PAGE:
Our youngest grandson said he wanted to go to Happiness, we agreed. So off we all went a few weeks ago to The Carousel of Happiness. It was the happiest highlight of our summer, it more than lived up to its name.
The Carousel contains happiness due to its amazing story, and shares happiness in the experience of rounding on an antique refurbished well-oiled machine, riding on a menagerie of splendidly created beasts of joy to the rousing calliope tunes of oldies favorites like “Mr. Sandman”. Truly, each rider from oldies like me to tiny tots on this magical tour wore massive smiles, sung unabashed cheers, and went another round. I smile, hope you do with this video.
We all wanted to go back. Thinking back on it now, perhaps that was what Scott Harrison was feeling when the inspiration came in 1986 to buy the frameworks of a 1910 Looff carousel, deconstruct it and truck to his home, Nederland Colorado. “As a young Marine in Vietnam, Scott had received a tiny music box that he held to his ear to distract him from the horror of the war going on around him. The music, Chopin’s “Tristesse,” brought him a peaceful image of a carousel in a mountain meadow.” This caught my attention, because my father’s love of this tune, Etudes Op.10: No. 3 in E Major, Tristesse, which you can hear in this link.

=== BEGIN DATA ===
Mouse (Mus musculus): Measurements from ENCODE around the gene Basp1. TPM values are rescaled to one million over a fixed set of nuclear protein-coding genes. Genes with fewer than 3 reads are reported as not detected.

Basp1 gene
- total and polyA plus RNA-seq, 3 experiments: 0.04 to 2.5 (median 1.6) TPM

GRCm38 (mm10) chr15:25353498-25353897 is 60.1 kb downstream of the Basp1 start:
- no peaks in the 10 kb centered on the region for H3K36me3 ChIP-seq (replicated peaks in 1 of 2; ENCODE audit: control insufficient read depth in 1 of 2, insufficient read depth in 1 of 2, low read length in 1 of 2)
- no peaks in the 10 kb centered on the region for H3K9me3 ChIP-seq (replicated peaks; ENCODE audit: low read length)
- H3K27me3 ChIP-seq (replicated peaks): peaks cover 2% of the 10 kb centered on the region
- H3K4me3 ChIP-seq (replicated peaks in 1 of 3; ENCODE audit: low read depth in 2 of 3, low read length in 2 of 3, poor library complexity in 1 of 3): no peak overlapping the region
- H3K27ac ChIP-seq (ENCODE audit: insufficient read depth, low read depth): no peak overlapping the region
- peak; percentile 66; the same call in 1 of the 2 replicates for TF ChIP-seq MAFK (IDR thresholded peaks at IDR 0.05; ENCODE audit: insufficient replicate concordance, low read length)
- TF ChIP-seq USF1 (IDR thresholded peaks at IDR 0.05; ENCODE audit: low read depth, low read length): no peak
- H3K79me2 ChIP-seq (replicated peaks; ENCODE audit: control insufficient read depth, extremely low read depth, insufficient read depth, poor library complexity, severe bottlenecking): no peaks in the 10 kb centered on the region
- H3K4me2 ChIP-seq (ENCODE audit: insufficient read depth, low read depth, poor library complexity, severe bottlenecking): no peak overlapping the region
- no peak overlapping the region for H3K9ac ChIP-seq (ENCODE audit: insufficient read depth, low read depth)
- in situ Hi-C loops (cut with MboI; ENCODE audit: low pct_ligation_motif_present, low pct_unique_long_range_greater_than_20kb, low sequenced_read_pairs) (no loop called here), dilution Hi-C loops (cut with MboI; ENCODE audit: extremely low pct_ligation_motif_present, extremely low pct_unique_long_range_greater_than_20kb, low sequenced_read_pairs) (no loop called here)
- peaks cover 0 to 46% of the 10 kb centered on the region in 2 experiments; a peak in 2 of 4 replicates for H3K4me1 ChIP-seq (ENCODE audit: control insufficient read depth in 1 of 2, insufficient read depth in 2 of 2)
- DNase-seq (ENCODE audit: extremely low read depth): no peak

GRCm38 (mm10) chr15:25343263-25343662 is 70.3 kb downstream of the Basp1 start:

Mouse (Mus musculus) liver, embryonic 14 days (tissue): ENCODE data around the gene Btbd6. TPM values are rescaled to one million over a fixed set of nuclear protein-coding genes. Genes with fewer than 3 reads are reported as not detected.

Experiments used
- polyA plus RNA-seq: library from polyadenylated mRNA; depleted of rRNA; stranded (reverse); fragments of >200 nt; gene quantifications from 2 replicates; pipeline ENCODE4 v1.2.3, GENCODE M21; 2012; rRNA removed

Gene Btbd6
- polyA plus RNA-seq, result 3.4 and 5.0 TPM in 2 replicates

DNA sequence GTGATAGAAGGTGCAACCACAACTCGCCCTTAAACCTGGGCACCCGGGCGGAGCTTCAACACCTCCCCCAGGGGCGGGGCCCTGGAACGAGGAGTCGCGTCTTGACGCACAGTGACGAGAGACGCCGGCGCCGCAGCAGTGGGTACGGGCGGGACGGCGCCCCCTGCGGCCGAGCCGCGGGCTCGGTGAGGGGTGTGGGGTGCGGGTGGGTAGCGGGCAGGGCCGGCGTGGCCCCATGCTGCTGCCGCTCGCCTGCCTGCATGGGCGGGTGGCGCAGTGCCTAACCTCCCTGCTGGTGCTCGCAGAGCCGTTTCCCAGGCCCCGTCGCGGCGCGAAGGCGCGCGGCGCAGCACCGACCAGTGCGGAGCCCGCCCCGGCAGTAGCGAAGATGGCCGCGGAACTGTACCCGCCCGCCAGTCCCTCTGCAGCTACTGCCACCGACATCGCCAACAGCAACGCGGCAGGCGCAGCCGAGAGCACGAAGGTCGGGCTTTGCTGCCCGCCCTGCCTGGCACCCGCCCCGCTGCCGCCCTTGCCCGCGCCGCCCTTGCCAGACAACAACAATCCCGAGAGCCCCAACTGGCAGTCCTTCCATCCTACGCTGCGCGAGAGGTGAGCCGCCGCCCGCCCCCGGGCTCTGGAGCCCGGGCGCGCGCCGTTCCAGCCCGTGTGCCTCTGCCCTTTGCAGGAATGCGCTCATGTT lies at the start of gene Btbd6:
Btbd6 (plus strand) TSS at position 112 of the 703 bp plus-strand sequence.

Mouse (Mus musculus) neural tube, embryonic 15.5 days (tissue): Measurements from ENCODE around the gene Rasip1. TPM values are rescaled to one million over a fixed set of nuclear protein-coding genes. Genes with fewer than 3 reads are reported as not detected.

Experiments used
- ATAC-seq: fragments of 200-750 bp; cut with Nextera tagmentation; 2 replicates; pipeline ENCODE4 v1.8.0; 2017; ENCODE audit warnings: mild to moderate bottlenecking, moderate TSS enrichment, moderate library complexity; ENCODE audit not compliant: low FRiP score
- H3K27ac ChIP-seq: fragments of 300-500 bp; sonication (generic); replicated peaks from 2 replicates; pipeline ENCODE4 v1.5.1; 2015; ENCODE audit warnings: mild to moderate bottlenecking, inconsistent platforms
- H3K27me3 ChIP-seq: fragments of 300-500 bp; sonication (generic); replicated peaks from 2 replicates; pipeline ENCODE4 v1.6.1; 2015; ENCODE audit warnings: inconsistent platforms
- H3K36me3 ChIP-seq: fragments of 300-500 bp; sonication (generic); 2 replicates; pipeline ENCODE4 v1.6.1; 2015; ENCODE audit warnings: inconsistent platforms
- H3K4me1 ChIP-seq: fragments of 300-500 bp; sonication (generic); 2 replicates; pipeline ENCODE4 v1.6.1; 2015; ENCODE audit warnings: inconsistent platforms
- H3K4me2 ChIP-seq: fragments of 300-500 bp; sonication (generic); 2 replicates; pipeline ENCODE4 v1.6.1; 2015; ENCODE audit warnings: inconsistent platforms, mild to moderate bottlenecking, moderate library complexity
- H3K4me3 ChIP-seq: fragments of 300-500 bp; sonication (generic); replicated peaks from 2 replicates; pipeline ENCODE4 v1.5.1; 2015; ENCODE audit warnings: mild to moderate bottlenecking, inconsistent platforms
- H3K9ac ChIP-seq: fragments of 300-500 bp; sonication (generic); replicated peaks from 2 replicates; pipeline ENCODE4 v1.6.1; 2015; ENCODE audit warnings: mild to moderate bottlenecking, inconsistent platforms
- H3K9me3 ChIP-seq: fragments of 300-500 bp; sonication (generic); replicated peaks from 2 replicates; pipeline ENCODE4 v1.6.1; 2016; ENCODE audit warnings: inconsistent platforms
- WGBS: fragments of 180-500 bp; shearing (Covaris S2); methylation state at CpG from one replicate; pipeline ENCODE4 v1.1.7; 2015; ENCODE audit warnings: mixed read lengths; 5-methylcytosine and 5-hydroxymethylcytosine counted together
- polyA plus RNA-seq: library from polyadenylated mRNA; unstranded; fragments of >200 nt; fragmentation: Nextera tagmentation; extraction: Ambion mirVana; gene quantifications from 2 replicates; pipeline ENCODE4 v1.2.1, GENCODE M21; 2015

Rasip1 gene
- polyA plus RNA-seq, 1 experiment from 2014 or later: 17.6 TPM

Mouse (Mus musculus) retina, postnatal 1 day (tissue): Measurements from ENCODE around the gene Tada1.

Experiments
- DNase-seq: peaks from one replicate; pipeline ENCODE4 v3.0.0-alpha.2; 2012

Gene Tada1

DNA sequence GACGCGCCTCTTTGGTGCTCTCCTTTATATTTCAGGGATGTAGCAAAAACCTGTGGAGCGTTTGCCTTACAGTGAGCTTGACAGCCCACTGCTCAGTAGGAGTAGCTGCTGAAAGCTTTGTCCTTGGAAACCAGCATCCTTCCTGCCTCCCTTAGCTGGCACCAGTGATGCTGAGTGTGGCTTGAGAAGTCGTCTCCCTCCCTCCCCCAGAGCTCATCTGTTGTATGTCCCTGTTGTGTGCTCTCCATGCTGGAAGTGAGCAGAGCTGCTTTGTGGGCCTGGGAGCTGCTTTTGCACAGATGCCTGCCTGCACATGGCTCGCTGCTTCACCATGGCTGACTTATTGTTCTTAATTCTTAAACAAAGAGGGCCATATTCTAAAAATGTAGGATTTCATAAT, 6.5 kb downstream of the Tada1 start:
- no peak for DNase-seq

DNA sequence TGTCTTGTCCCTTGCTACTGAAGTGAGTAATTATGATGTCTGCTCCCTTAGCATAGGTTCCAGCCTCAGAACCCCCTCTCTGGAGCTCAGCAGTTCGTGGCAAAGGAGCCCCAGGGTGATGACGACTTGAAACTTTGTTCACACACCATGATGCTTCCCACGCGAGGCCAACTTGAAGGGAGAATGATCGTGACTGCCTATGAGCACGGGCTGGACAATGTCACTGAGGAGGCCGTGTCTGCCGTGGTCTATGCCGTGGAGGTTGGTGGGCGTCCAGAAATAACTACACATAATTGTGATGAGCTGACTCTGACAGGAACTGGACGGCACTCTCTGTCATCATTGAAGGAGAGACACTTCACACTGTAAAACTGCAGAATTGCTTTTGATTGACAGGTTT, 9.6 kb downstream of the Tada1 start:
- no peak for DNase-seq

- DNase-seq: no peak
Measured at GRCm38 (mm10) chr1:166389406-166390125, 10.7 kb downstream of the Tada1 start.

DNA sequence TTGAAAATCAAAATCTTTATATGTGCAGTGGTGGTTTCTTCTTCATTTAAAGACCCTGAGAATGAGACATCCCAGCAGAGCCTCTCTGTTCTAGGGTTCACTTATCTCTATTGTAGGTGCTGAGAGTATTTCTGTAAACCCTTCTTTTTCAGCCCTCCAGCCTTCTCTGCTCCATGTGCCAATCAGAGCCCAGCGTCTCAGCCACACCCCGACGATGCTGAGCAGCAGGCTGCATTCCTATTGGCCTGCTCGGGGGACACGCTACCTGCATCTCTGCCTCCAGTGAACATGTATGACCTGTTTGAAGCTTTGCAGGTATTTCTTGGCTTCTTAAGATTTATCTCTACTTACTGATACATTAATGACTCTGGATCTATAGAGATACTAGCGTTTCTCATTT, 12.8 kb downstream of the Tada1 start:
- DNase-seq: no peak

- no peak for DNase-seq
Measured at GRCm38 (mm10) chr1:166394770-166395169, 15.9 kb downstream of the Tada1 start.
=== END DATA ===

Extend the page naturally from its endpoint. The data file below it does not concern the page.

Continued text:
His idea was to carve the animals. Ultimately, as a novice carver, he created more than 50 one-of-a-kind animals, 35 of which can be ridden. It took him 26 years. With community help the whole thing was reconstructed within beautiful new building. It opened in 2010.
Carving Joy: a short video trailer about Scott Harrison and he Carousel of Happiness.
There’s so much more I could say about how impressive a space it is beyond the childlike joy of riding pretend animals with loved ones and “strangers”. Every surface seems to be covered in paintings and smaller sculptures. The outside of the rounding board can be viewed from a second story window seat. I particularly liked the swan sequence sculptures, egg, to duckling, to floating, to wings up, all going around. While you are up there, you can put on a puppet show. In framed museum style there are historic photographs and positive notes. The Wurlitzer calliope itself was a marvel, as was a sculpture of Mozart.
The history of the wood used, painters involved with rounding boards and the carousel itself can be studied at their website.
Their story; https://www.carouselofhappiness.org/about/the-story-of-the-carousel/
History Exhibition: https://www.carouselofhappiness.org/carousel-history-exhibition/